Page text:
You can change the action by the depth of the grooves in the nut and by height of the bridge.  I adjusted the nut by holding down the 5th fret and cutting the groove until the string was within half of the diameter of the string to the first fret.  Then I started shaving off the plastic bridge but it was still too high so I had to take off the strings and plane down the wooden bridge base to give more adjustment.  The bridge base was black and you can see the part I planed off.

I kept shaving off the plastic bridge until I thought that any lower and it would start to rattle.

I put some ukulele strings on it and I haven't looked back!



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I discovered the possibility for this a while back when i compared my sons toy guitar to my old calos baritone,, only thing i found was that i have to move the bridge back about 8mm to get decent intonation, but thats not difficult to do

Cool work :) My main critique is that the tensioning/tuning of the baritone uke strings may warp the neck because guitars are tuned with the loosest tension on your lowest string, systematically increasing tension throughout the neck to the highest string. You should check out using tenor guitar strings and stringing it as a tenor guitar as opposed to a bari uke. Similar to the ukeleles tenor guitars have 4 strings, but they're built similar to 'standard' acoustic guitars in regards to tension and neck durability.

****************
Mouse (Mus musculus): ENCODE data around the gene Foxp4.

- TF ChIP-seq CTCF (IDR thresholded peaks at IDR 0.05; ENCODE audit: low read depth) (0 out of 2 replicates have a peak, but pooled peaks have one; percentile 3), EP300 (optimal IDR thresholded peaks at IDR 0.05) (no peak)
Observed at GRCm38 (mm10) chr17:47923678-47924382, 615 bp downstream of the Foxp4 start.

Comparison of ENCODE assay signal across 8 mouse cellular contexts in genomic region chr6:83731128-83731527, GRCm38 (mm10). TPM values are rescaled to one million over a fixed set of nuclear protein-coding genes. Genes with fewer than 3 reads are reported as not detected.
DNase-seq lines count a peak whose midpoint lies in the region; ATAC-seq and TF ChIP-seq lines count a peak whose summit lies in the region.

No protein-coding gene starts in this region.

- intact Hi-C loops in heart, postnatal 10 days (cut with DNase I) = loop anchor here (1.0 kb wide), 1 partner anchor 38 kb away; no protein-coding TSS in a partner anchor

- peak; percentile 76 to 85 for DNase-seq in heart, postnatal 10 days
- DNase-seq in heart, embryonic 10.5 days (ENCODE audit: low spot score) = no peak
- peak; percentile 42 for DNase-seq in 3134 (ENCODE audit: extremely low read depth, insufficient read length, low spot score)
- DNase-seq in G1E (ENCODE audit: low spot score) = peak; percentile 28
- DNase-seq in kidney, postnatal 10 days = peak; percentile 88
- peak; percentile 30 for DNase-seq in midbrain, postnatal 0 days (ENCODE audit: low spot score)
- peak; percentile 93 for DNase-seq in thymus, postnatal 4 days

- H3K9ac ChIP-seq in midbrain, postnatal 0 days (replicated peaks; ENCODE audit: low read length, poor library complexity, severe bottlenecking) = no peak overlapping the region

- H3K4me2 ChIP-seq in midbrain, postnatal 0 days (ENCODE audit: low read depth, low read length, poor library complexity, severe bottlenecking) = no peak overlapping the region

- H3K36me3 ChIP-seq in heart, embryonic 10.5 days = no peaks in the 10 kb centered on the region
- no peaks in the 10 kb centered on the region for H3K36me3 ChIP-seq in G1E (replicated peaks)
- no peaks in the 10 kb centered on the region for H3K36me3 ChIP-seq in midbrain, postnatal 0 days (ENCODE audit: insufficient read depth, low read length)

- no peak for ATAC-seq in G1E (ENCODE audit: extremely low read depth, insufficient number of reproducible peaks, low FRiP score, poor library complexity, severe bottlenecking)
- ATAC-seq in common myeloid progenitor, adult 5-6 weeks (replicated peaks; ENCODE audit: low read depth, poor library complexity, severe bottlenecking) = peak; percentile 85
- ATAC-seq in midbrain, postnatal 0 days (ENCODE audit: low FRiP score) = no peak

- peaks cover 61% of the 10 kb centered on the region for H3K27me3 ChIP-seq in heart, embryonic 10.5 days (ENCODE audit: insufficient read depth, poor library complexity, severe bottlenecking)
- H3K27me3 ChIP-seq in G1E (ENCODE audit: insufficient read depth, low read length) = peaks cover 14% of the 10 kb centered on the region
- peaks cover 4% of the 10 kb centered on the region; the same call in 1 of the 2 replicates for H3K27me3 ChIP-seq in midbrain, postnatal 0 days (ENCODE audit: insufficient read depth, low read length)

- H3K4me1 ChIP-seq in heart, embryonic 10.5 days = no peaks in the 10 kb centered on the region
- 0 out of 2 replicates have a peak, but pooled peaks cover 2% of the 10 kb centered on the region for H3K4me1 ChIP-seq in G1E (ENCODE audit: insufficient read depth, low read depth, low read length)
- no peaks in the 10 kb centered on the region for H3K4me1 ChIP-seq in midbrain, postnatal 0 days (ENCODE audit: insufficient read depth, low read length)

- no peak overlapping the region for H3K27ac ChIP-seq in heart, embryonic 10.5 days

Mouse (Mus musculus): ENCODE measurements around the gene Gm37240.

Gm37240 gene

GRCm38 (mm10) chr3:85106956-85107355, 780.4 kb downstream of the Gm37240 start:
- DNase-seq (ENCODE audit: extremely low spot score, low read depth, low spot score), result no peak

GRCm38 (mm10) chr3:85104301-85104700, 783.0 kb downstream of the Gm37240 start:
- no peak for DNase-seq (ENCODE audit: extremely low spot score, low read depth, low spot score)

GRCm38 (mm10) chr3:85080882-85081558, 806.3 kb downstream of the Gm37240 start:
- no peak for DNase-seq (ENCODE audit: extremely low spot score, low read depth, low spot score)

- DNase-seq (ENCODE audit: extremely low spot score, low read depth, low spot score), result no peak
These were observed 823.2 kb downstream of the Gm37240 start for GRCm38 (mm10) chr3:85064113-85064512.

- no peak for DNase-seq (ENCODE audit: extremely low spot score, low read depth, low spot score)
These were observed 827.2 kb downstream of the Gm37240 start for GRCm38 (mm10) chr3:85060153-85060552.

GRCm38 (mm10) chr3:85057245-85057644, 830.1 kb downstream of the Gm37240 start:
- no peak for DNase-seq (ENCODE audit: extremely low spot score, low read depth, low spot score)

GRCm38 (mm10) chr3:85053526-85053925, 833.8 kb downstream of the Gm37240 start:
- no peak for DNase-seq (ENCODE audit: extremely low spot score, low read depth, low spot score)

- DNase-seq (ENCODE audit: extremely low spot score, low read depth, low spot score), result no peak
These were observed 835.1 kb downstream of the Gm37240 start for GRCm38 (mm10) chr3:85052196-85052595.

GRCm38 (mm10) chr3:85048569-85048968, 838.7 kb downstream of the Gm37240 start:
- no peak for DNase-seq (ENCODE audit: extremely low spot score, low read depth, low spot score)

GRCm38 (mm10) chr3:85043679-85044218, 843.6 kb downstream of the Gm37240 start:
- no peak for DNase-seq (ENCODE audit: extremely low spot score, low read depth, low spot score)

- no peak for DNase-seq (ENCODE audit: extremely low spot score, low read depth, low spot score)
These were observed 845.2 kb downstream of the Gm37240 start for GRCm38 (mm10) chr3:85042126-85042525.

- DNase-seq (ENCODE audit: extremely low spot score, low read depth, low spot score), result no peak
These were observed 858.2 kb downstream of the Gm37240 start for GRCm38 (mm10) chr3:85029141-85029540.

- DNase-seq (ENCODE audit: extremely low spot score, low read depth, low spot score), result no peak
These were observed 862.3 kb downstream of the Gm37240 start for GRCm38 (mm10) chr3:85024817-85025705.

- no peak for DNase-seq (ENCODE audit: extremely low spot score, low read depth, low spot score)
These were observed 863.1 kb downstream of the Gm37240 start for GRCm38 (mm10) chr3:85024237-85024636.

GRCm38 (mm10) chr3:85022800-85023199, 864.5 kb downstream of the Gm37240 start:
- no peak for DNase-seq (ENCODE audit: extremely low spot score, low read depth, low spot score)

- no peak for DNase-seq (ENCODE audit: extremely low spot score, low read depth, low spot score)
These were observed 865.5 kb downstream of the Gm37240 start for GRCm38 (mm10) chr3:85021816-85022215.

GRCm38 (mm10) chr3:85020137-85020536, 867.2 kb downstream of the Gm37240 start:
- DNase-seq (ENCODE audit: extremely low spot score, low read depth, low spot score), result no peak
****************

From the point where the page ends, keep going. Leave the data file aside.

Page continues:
I agree, normal scale guitar strings tuned to the same pitch on a Baritone uke will be much slacker because of the shorter scale. Also the uke necks aren't reinforced so they wouldn't handle high tension strings for very long without warping. I've used nylon acoustic guitar strings on baritone ukes with success. If they are too slack, use the next larger string (you'll have 2 extra). Just remember that if you are tuning to the same pitch on a longer scale, the tension will be higher. Cheers

P.S. you can use mandola or bouzouki strings if you find them cheaper or more easily available then tenor guitar strings. All of these instruments are tuned similarly, the most widely used probably being G-D-A-E, the same as a mandolin, tenor banjo or fiddle/violin. (G-D-A-D is also great!)

I recently scored a really old 'parlor' guitar off C/L for $10. Price was listed at $15.; but after we danced around for a day and a half missing one another's calls, we finally met and the guy said $10. would make up for the grief we both had endured. Turns out, he's a really nice guy and promised to keep my # and call when finds a real bari uke. Apparently he buys and sells stringed instruments frequently. For now, I'm just happy to have found this and am in the process of changing it to four string. It's 30" OA with a 19" scale length and 18 frets...Perfect!!

Sweet! You might find that sounds better than a newer baritone uke...

heres the link

i am going to make an instructable about how I did it..

i just made something like it with an old guitar, except i gave mine a new hippie paintjob

Excellent! Post a pic!